2. It was made clear whether the incoming sunlight should be treated as a heat flow or as an energy source.

Moreover, there seems to be a mixing of physical models. On one occasion (radiation) the atmospheric layers are treated as black-bodies, on another occasion (convective overturning, adiabat etc.) they are suddenly transformed into an almost ideal gas. If you follow the links you will discover that their thermodynamic properties, like pressure and heat capacity, differ in a qualitative way.

However, is there any other way forward? In the end we must have a model that takes into account both radiation and kinetic energy of air molecules. Could such a model be that of a "boson gas"? The idea would be to treat all thermal excitations in the atmosphere, including photons, phonons, molecular momentum and so on as one kind of particle: boson. What would it be like?

Since the number of bosons is not limited we would have to treat it as a grand canonical ensemble. As a matter of fact, papers have been written on this subject:

Some excerpts:

Can anyone make sense of this?

## söndag 30 januari 2011

### The hypothesis of Jelbring and the rebuttal by Erren and Dietze

In 2003, Swedish climatologist Hans Jelbring proposed a theory, based mostly on heuristic lines of argument, for explaining the atmospheric lapse rate and its heating impact on the surface. In a way it could be viewed as a modern rendition of the hypothesis of Herapath. The paper, published in E&E, had the title "Greenhouse Effect as a function of Atmospheric Mass". Below is a quote of the central hypothesis:

"In an ideal gas atmosphere, the adiabatic temperature lapse rate has to be –g/cp where cp is the heat capacity of the gas (ref 2 p. 49). Theoretical calculations are well confirmed by observational evidence in the atmosphere of Earth. The adiabatic temperature lapse rate on Earth is thus –9.81/1004 = –0.0098 K/m. As James R. Holton concluded after deriving this result: “Hence, the dry adiabatic lapse rate is approximately constant throughout the lower atmosphere.” The temperature lapse rate in our model atmosphere also has to be –g/cp, since its atmosphere is organized adiabatically."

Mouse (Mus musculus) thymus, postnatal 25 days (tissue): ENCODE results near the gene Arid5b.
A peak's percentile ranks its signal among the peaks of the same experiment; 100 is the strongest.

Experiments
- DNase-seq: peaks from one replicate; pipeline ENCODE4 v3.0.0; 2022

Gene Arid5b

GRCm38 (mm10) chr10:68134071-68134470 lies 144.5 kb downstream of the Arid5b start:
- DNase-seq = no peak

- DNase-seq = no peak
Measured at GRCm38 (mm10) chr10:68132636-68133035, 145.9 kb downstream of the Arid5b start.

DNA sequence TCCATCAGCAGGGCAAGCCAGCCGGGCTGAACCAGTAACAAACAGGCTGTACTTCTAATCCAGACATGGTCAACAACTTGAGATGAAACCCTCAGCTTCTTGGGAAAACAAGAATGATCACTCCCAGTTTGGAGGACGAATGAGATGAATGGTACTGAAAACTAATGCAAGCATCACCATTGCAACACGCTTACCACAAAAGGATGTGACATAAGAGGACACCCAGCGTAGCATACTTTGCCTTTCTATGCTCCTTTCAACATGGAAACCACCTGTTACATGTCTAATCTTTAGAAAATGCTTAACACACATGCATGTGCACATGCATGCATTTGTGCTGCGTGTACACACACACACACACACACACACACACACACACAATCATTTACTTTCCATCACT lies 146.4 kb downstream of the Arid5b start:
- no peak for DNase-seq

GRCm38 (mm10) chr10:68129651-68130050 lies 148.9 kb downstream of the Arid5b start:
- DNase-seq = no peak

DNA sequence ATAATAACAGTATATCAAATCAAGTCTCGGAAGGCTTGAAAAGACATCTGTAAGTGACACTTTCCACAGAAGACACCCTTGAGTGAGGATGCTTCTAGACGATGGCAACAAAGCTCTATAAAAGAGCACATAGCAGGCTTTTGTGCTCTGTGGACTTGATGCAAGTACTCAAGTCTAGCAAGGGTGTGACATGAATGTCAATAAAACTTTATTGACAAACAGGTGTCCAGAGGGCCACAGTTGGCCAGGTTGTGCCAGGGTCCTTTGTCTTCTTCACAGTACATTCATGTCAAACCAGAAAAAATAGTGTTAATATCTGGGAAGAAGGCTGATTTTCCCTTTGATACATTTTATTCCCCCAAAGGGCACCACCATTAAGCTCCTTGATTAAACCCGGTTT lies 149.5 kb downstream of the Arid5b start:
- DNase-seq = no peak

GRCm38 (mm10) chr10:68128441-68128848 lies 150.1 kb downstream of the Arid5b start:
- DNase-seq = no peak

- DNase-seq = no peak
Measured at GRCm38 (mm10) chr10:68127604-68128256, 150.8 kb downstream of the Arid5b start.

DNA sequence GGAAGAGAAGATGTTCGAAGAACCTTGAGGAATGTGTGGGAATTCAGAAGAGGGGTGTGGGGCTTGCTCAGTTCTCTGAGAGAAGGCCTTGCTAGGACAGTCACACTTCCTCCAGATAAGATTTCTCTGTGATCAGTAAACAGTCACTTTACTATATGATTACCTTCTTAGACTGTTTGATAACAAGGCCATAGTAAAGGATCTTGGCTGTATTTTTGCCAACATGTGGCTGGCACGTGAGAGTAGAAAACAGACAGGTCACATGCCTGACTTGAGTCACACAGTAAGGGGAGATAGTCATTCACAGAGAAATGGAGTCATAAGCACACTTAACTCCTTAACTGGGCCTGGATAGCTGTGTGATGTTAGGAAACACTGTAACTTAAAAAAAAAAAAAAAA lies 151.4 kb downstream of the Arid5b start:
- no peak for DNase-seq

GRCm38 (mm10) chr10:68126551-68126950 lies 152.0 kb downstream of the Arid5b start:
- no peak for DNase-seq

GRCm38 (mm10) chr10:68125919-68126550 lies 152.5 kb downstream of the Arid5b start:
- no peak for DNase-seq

The paper was followed by a fierce rebuttal  by Hans Erren and Peter Dietze entitled "The Greenhouse Effect should not be redifined" published in the same journal. I will quote parts of the text, hopefully capturing the essence of the message:

"Hans Jelbring titles his paper "The 'Greenhouse effect' as a function of atmospheric mass" though another term would be required as by definition the Greenhouse effect (GE) is a radiative effect, i.e. warming from back-radiation to ground, which is independent of atmospheric mass and adiabatic lapse rate and thus cannot be governed in its magnitude. The GE is from infrared (IR) absorption and thermal re-emission (see chapter "Radiative Forcing" of <http://www.john-daly.com/forcing/moderr.htm>) which occurs independently from the thermodynamic processes that Hans J considers to be the only relevant ones in the troposphere. His suspicion that IPCCs Global Warming (GW) models wrongly consider all the atmospheric energy transport being radiative only, is incorrect. The basic GE modelling copes with the radiative and convective part of the energy fluxes."

It is true that the basic GE modelling takes into account a convective overturning, but the radiative and convective processes are highly interacting, see the post "What is the greenhouse effect". Furthermore:

"In the atmosphere we find a combination of convective lapse (in regions where convection is strong), a gravity lapse plus the radiative lapse. The author seems to deny atmospheric radiation and to consider greenhouse scientists who base their theory on radiative physics as to foolishly believe in conventional radiative models and HITRAN spectra which he considers to be without scientific foundation. He simply redefines the GE as the difference in temperature between the surface
and a non-existent minus 18 degC black body reference shell at an arbitrary level of altitude, resulting from the magnitude of the adiabatic lapse rate. He concludes that this lapse rate is independent of the mass and the temperature of the model atmosphere. He further concludes that the GE expressed by the lapse rate is constant and independent of radiative properties (!) of the constituents. In particular we object his statement that "the atmospheric mass exposed to a gravity field is the cause of the substantial part of GW". Strong doubts arise whether the author has understood the radiative GE at all."

What they mean with "combination of lapses" remains obscure. Notably, they also write:

"If we would assume that no GHGs exist (as they are asserted to be irrelevant) and the Earth had a resting atmosphere which is fully transparent to radiation, the ground would turn to minus 18 degC to get into radiative equilibrium with the incoming solar 240 W/m² - no matter what mass the atmosphere has and to what extent a gravity lapse rate may cause a cooler (than minus 18 °C) upper atmosphere. Upper layers would be cooler because the vertical component of the thermal molecular speed is reduced. This "gravity lapse rate" may be similar to the lapse rate g/Cp that Hans J uses. But it cannot cause a warming (relative to minus 18 degC) of the atmosphere near ground and thus a warming of the ground itself. So the adiabatic lapse rate cannot explain the plus 15 degC ground temperature and thus replace any radiative basic and anthropogenic GE. Any ground warmer than minus 18 DegC would definitely mean a perpetuum mobile permanently producing energy out of gravity. Static air pressure cannot produce permanent heat in an open non-insulated system."